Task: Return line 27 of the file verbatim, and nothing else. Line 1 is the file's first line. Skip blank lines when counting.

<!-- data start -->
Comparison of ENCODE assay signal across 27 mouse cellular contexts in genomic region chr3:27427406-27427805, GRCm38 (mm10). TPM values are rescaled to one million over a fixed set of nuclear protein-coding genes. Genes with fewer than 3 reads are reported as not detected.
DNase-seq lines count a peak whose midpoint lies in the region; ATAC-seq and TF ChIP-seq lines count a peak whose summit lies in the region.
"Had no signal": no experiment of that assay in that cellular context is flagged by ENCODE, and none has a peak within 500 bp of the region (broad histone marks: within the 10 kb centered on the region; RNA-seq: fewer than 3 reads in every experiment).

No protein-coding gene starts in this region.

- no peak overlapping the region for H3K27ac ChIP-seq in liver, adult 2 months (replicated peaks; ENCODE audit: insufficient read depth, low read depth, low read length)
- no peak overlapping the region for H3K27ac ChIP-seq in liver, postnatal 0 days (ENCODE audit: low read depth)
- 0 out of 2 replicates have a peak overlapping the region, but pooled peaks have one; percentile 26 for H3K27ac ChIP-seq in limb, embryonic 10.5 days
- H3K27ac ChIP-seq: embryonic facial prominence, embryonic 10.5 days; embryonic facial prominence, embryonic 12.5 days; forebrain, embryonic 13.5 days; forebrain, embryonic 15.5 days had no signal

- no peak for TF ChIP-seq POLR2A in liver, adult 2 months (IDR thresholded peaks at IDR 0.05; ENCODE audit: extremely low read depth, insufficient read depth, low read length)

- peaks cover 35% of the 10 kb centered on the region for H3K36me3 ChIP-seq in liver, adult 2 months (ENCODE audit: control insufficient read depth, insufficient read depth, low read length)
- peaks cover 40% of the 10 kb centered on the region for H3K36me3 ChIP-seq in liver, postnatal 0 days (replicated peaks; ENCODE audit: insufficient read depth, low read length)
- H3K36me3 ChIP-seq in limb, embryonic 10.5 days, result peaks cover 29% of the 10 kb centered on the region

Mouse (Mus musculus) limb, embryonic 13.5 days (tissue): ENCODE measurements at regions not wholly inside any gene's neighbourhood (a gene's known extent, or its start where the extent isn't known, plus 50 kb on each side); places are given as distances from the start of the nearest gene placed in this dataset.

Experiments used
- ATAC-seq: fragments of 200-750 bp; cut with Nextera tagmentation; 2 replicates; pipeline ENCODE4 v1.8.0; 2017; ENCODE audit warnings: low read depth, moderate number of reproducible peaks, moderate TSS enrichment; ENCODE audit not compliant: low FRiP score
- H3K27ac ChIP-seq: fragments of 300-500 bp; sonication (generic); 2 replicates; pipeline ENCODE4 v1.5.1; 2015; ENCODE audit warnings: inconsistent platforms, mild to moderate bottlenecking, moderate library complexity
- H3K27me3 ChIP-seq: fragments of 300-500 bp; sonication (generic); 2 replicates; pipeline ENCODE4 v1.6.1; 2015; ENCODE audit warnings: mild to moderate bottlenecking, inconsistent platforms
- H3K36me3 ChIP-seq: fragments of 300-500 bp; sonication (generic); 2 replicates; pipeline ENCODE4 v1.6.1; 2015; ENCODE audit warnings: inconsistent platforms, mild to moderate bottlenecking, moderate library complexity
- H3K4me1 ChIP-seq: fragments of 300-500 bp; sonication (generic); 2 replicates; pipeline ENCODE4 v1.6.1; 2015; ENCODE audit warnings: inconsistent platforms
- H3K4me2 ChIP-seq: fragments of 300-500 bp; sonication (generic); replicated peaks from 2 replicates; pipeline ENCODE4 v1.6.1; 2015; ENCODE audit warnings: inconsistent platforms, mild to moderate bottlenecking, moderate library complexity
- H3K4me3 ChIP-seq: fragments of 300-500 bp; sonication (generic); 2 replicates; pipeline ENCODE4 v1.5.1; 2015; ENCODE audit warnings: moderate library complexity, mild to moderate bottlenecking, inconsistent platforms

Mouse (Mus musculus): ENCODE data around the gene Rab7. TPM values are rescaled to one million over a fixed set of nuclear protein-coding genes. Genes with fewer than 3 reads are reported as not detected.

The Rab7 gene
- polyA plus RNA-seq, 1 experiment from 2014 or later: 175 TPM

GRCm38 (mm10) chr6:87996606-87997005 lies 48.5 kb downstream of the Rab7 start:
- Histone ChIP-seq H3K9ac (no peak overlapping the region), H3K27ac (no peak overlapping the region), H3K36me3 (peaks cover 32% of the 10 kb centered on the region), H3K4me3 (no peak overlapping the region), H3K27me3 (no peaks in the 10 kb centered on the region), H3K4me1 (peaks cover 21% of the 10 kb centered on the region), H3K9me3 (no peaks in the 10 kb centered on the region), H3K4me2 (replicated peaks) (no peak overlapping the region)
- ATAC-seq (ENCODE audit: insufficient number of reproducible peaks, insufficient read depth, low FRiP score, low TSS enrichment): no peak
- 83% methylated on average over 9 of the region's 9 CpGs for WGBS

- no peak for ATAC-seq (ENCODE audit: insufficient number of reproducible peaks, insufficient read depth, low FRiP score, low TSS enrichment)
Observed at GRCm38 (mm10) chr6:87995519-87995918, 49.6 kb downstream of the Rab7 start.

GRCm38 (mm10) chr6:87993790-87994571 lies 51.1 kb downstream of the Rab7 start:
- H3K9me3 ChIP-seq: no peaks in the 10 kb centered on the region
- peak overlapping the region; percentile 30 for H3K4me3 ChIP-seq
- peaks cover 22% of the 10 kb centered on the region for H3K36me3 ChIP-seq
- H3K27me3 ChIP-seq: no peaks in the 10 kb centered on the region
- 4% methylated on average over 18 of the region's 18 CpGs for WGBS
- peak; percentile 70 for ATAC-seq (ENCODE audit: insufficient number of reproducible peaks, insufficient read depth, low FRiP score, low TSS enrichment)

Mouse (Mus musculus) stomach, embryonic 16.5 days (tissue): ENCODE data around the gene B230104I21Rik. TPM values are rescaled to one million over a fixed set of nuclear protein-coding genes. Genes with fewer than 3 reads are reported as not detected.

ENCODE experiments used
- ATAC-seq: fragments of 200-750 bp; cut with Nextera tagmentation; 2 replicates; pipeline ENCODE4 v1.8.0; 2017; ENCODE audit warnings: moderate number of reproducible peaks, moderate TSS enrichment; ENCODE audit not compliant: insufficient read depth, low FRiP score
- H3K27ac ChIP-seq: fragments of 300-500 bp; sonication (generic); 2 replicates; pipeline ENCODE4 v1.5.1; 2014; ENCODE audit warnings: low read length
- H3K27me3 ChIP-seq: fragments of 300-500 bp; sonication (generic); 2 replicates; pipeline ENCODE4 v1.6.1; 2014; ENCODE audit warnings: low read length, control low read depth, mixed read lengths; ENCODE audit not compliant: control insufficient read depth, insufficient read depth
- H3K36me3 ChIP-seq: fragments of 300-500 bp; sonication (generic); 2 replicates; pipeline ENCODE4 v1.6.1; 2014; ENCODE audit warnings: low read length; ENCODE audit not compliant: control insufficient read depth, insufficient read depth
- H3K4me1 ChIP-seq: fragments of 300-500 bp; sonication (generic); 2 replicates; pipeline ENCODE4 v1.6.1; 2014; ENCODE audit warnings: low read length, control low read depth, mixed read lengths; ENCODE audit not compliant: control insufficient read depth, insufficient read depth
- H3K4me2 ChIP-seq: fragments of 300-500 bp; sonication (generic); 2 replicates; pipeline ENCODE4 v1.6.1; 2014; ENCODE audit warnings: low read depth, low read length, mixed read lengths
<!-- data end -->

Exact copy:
- ATAC-seq (ENCODE audit: insufficient number of reproducible peaks, insufficient read depth, low FRiP score, low TSS enrichment): no peak